NASA Testing Space Laser Capable Of Precisely Collecting Earth Elevation Data
redOrbit Staff & Wire Reports – Your Universe Online
The laser instrument component of NASA’s Ice, Cloud and land Elevation Satellite-2 (ICESat-2) is currently being integrated and tested at the Goddard Space Flight Center in Maryland, US space agency officials announced on Tuesday.
The instrument, which is known as the Advanced Topographic Laser Altimeter System (ATLAS), will be used to measure the elevation of the planet’s surfaces, including forests, oceans and even ice sheets. It will be outfitted with six beams, that combined will generate a more detailed elevation picture than the signal beam utilized by its predecessor, the original ICESat that was operational from 2003 through 2009.
ATLAS is part of a black box structure that was constructed from a composite honeycomb material so that it can be extremely light. It includes an opening that allows the lasers to beam to Earth, as well as additional windows large enough for a telescope that will be used to capture photons that bounce off of the planet and return to the probe.
The structure was precisely measured and labeled in order to denote where other instruments, including mirrors, photon detectors and other electronic equipment would be attached. NASA noted that it had to be strong enough to make it through a rocket launch unscathed, as well as surviving multiple years in the harsh environments of space.
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Last month, it was relocated to a clean room at Goddard, where it is currently being integrated by a group of 250 scientists, engineers and fabricators, the space agency explained. The entire process, which will take approximately two years, will ensure that the box structure is capable of withstanding tests designed to simulate those conditions.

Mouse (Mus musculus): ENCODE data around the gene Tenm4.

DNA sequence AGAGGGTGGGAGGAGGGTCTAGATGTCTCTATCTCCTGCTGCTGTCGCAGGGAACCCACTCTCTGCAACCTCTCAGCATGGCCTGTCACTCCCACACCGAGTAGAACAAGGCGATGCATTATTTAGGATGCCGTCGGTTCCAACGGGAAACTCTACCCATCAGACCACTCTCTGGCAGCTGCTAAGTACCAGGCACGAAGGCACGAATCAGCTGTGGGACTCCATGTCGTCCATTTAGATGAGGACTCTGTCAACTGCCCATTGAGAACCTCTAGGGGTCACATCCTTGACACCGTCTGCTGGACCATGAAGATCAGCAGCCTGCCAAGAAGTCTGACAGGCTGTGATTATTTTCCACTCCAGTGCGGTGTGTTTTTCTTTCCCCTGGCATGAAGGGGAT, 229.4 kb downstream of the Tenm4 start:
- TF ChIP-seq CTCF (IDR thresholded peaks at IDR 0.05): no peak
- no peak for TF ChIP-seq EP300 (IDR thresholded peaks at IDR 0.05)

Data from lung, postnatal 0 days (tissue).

“There’s lots of activity, we’re moving from looking at all the different subsystems, to looking at the overall system coming together. It’s really exciting to move forward into that realm,” said Cathy Richardson, instrument manager with the ICESat-2 mission, whose team will have six components ready to be delivered by month’s end. “It’s not just a drawing. It’s an actual, real piece of hardware, that’s getting tested and showing that it’s meeting requirements.”
According to NASA, ATLAS beams light with a green laser that fires pulses 10,000 times per second. While only a handful of those photons will rebound and return to the satellite, they can be counted using an extremely sensitive detector. By recording how long it takes the photons to return, the NASA scientists are able perform calculations to determine the distance the photons traveled and, as a result, the height of the Earth below ICESat-2’s orbit.
Thanks to the laser instrument, scientists will be able to collect measurements that create a global portrait of the planet’s elevation, as well as track climate-related changes such as thinning sea ice and melting glaciers more precisely. ATLAS is one of the many ways in which the satellite will observe our world in unique new ways, which the space agency said will be challenging from a technical standpoint but could lead to unimaginable discoveries.
“ICESat-2 will revolutionize our understanding of ice sheet and sea ice changes and processes,” said project scientist Thorsten Markus. “I think it’s one of the most exciting missions out there. There’s so much opportunity for real discoveries.”